Corrections or additions?

This article by Christopher Zinsli was prepared for the October

29, 2003

issue of U.S. 1 Newspaper. All rights reserved.

Ghouls & Goblins of Silent Film

A snakelike sleepwalker committing gruesome murders

in the middle of the night. A power-hungry madman controlling his

henchman through hypnosis, forcing him to carry out the malicious

deeds. An insane witness recounting the whole story.

These are scenes you would not expect to encounter at a church. But

on Halloween night, they are just a few of the sights to be witnessed

when "The Cabinet of Dr. Caligari" is shown in a free

screening,

open to the public, at Trinity Cathedral in Trenton. The 1920 silent

classic, directed by Robert Wiene, has been hailed as a cinematic

milestone and as the quintessential German Expressionist film. It

will receive the five-star treatment at Trinity, complete with

accompaniment

by organist Ralph Ringstad, performing an original score, on the

cathedral’s

impressive 4,000-pipe organ.

When the hypnotist Dr. Caligari opens a booth in a traveling fair,

the townspeople flock to see his show. Caligari proclaims that Cesare,

a somnambulist under Caligari’s control, is capable of seeing into

the future. At the same time, a series of mysterious and grisly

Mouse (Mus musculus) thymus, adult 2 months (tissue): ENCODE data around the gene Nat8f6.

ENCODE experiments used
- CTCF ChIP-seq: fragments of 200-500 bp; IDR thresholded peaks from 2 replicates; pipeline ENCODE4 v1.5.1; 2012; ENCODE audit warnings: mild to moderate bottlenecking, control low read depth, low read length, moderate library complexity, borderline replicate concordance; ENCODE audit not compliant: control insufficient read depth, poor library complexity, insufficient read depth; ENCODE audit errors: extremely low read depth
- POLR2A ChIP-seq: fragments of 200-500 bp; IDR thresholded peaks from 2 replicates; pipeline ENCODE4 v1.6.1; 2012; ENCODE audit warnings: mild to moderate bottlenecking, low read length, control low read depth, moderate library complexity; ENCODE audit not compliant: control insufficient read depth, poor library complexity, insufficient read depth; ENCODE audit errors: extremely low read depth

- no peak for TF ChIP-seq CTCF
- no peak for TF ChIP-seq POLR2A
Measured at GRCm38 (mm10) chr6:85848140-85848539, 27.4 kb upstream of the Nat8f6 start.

slayings

begin to plague the town. Is the strange, bespectacled Caligari behind

the murders? How are Cesare’s foretellings of demise involved?

"The Cabinet of Dr. Caligari," which features Werner Krauss

as the doctor and Conrad Veidt as Cesare, is a nightmarish look

into the psyche of not just one character, but an entire culture.

Following the defeat of Germany in World War I, German culture turned

inward, and in the process uncovered a wealth of artistic energy that

manifested itself in films such as "Caligari." One of the

original reality-bending psychodramas, a grandfather to modern films

as diverse as "Vanilla Sky" and "Total Recall,"

"Caligari"

virtually invented an entire language of expressionist film techniques

in lighting and set design. Recognized as a ground-breaking

achievement,

it is still studied, discussed — and enjoyed — today.

The concept of film as a medium entirely distinct from theater was

still in its infancy when "Caligari" was made, so the

filmmakers’

ideas of acting, blocking, and makeup for the camera were largely

still bound up with theater. Though the compositions in

"Caligari"

show little or no camera movement, the great leaps made in

coordinating

cinematography and set design turns each shot of "Caligari"

into an enigmatic expressionist painting come to life.

But how has such a dark, experimental film found its

way into a church? Michael McCormick, the organizer of the event,

says that Trinity’s role is as a patron of the arts.

"Caligari"

was chosen for its artistic value, he says, and the screening is an

opportunity to "bring an art form that we don’t see very often

to the fore.

"It’s very much its own art form," McCormick says of silent

films.